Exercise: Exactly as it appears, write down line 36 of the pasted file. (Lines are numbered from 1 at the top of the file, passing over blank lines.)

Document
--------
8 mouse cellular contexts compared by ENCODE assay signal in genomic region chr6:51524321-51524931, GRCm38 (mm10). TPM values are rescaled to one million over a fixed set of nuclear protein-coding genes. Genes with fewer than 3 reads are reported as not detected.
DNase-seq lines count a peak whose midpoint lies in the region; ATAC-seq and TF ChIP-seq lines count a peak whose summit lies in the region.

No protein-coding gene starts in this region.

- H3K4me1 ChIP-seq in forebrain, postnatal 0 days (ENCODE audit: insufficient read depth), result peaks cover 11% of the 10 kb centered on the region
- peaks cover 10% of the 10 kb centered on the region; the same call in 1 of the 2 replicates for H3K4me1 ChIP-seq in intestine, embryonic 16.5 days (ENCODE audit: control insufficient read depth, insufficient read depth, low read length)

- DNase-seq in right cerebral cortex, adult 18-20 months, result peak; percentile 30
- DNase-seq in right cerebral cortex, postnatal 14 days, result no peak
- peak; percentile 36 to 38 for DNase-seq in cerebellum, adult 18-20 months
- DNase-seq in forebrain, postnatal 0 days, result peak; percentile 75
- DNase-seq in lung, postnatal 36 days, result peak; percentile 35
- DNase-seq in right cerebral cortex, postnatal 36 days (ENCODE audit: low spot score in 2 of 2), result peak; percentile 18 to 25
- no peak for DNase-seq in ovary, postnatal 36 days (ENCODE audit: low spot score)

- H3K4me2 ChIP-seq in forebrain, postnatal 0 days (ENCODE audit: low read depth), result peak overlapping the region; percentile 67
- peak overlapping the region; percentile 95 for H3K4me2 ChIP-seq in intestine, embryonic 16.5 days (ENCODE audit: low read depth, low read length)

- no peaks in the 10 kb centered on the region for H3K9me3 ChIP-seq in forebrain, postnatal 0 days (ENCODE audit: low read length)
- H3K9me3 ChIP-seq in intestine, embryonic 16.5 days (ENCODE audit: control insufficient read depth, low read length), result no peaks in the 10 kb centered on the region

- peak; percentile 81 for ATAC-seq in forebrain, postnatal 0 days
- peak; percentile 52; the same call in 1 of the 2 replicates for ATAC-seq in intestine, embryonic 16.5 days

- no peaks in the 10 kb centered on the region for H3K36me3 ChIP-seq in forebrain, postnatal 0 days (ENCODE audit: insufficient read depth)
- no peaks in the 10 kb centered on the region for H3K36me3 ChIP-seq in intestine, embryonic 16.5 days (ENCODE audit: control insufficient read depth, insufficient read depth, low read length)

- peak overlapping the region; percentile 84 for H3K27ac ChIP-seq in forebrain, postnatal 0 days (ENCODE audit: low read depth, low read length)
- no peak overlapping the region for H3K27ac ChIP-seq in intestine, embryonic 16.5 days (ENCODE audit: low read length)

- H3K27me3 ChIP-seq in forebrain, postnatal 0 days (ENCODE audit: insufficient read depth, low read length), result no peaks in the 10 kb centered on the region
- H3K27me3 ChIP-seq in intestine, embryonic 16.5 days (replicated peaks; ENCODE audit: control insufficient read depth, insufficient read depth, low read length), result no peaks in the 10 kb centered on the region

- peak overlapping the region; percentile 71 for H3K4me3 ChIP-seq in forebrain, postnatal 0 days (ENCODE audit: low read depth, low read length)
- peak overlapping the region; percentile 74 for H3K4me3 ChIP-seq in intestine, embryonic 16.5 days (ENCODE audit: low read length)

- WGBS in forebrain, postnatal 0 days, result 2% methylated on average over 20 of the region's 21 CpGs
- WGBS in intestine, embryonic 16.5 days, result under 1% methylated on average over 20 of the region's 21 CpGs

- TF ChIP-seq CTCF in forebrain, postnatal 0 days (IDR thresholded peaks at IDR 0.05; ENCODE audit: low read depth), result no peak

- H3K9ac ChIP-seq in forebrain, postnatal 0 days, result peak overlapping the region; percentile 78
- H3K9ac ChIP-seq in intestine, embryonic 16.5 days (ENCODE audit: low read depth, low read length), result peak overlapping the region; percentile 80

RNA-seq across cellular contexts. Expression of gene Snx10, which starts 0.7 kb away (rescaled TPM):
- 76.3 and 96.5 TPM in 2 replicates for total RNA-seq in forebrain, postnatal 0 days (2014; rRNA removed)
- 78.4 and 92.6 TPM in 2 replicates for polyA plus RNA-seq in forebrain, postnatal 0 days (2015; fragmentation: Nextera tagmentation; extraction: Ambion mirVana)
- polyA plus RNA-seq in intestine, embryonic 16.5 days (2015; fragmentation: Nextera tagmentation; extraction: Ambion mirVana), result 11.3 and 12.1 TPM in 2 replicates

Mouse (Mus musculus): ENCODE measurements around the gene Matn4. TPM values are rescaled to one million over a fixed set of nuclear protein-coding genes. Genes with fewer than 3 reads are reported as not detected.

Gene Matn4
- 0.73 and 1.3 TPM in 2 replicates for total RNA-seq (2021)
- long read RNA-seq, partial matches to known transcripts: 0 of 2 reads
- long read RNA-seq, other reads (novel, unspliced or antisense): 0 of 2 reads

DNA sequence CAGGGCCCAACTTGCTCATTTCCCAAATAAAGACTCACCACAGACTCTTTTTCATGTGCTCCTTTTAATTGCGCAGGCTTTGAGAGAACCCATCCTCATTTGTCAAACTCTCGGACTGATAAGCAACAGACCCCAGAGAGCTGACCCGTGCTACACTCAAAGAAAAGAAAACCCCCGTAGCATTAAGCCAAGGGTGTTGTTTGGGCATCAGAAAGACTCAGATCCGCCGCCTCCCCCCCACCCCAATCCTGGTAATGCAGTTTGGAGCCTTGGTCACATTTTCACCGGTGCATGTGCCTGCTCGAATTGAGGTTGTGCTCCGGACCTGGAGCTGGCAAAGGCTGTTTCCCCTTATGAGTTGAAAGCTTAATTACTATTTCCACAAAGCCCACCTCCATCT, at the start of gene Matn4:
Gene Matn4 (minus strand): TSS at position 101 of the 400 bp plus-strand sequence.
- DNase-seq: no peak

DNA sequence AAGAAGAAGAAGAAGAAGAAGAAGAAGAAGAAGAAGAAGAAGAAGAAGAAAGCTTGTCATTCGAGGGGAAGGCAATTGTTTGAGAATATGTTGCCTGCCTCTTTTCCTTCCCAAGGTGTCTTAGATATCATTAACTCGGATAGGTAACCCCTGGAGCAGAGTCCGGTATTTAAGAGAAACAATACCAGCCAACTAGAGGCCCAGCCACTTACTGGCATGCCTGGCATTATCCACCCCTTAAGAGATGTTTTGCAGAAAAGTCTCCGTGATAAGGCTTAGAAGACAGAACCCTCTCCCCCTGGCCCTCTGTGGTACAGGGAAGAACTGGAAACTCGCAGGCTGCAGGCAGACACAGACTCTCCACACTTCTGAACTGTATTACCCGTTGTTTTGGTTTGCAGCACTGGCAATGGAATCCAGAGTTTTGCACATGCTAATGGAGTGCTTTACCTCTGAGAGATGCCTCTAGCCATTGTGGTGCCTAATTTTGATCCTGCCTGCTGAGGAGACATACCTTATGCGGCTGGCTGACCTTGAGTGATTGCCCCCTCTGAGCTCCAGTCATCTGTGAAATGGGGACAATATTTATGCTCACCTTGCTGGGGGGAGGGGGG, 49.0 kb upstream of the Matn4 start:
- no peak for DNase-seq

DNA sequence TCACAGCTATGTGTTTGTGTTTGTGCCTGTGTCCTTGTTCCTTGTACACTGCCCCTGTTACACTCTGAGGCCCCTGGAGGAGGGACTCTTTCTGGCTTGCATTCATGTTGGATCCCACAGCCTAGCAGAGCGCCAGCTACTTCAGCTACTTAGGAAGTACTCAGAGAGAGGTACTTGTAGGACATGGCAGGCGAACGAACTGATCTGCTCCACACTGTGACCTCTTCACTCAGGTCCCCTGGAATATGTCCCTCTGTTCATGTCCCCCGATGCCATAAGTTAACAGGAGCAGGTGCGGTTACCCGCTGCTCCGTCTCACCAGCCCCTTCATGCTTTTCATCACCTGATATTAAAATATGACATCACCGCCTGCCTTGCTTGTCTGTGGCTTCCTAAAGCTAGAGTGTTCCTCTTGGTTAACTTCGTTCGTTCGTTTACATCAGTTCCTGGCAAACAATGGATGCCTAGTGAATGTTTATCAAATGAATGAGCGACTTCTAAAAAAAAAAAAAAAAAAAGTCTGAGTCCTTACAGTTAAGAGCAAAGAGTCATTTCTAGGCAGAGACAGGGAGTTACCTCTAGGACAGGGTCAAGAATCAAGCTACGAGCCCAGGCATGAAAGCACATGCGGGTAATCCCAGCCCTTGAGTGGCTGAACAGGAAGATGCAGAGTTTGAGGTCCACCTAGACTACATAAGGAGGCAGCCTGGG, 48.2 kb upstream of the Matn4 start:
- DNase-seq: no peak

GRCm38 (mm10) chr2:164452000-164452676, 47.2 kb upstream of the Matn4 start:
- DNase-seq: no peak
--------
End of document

Mouse (Mus musculus): ENCODE measurements around the gene Matn4. TPM values are rescaled to one million over a fixed set of nuclear protein-coding genes. Genes with fewer than 3 reads are reported as not detected.